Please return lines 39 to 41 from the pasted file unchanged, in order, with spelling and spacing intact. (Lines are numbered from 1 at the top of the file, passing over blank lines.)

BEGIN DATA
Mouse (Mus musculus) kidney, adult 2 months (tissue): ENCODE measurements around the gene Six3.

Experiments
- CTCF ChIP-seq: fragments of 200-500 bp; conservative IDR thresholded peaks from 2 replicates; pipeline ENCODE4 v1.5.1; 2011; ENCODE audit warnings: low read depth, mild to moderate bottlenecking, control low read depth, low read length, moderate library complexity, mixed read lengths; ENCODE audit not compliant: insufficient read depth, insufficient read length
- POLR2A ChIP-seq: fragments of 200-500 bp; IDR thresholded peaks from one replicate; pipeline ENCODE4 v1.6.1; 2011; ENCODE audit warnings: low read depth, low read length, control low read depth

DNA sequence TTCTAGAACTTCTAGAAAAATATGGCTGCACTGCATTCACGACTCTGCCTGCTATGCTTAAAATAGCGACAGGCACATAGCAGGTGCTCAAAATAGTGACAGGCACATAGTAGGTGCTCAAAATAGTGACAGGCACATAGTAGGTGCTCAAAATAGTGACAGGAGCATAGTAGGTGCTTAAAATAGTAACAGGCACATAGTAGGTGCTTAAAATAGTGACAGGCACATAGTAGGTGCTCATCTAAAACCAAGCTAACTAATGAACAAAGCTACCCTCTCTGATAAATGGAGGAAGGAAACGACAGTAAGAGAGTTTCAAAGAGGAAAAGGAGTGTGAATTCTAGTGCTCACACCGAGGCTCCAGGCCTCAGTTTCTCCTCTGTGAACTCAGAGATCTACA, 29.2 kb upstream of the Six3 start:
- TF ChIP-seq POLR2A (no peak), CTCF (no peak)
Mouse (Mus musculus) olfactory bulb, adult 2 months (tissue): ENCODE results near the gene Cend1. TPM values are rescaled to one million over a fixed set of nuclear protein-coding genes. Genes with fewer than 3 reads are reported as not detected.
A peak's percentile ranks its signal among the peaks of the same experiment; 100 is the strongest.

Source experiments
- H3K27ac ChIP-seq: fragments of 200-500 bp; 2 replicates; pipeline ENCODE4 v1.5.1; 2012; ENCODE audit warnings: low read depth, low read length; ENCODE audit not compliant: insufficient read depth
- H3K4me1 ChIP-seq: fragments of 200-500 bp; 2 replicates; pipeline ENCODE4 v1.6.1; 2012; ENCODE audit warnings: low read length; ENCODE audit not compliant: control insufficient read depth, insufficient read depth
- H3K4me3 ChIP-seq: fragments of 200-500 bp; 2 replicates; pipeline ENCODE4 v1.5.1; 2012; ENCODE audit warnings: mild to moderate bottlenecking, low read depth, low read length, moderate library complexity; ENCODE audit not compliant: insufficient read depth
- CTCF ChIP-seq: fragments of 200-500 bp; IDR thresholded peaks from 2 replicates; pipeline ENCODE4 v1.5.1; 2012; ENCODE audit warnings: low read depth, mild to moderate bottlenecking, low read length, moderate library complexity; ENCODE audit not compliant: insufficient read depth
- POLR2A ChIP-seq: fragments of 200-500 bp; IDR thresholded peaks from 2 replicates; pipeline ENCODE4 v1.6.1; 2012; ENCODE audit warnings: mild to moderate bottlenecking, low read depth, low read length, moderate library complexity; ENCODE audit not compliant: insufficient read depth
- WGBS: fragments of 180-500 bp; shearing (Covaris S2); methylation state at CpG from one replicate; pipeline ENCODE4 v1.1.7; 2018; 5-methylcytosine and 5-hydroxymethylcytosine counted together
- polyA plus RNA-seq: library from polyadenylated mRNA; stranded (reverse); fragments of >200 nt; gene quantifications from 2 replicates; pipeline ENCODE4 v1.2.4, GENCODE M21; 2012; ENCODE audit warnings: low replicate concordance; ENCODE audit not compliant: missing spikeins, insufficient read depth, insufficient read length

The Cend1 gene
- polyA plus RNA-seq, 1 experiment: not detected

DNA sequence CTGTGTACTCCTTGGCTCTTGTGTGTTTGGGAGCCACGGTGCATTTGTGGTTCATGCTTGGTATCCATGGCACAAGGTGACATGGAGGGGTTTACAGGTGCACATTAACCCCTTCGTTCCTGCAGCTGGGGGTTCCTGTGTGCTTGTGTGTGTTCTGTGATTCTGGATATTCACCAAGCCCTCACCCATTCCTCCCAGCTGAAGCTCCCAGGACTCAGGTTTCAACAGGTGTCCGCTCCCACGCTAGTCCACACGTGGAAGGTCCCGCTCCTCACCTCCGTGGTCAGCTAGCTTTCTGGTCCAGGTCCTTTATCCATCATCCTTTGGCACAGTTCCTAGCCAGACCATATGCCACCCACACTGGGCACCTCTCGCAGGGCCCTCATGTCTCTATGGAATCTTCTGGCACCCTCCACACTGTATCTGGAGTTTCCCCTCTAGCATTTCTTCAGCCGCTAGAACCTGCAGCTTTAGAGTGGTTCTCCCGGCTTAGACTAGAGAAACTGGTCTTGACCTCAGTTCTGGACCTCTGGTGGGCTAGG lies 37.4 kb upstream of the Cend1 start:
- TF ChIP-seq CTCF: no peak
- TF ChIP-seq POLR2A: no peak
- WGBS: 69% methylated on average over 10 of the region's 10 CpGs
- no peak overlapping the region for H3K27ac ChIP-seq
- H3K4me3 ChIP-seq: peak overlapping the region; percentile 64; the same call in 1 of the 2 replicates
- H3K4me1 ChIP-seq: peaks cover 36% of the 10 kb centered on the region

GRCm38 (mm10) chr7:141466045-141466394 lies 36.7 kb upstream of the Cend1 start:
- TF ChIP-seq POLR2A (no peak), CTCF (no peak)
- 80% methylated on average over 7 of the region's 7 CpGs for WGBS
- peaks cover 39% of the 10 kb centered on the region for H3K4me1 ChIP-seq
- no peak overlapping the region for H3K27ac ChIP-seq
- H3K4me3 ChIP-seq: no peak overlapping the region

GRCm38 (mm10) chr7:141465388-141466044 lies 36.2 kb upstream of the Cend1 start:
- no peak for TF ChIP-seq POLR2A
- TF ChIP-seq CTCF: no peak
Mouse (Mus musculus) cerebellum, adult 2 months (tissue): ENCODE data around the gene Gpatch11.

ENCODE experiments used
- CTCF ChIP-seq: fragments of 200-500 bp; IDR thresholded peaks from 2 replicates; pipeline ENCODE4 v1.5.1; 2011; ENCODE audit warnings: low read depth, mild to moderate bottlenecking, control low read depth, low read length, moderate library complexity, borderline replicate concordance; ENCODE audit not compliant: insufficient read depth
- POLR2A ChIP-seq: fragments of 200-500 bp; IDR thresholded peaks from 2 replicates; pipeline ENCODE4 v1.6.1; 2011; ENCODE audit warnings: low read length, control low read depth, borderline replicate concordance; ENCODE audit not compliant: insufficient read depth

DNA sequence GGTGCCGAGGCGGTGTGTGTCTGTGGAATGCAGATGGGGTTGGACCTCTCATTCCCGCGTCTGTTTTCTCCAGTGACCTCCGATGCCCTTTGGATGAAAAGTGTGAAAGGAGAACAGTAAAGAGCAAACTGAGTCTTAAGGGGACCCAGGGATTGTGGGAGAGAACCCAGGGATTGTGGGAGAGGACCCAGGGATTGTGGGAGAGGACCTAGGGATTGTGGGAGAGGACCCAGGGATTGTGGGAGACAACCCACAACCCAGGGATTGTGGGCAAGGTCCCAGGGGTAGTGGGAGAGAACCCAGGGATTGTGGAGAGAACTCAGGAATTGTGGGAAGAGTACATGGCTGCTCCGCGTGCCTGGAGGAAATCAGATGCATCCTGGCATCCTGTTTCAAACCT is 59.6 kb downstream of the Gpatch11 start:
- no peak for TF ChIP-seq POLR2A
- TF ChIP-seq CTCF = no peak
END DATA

DNA sequence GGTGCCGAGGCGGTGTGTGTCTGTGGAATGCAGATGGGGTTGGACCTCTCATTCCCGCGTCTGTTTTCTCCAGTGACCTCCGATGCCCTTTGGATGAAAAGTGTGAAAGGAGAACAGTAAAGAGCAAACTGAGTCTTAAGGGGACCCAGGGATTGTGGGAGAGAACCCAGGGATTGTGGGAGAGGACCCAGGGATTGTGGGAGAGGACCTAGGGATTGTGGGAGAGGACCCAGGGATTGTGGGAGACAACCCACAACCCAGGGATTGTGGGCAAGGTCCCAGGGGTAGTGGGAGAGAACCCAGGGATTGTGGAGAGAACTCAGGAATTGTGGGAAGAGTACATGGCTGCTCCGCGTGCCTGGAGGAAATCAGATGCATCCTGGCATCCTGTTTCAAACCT is 59.6 kb downstream of the Gpatch11 start:
- no peak for TF ChIP-seq POLR2A
- TF ChIP-seq CTCF = no peak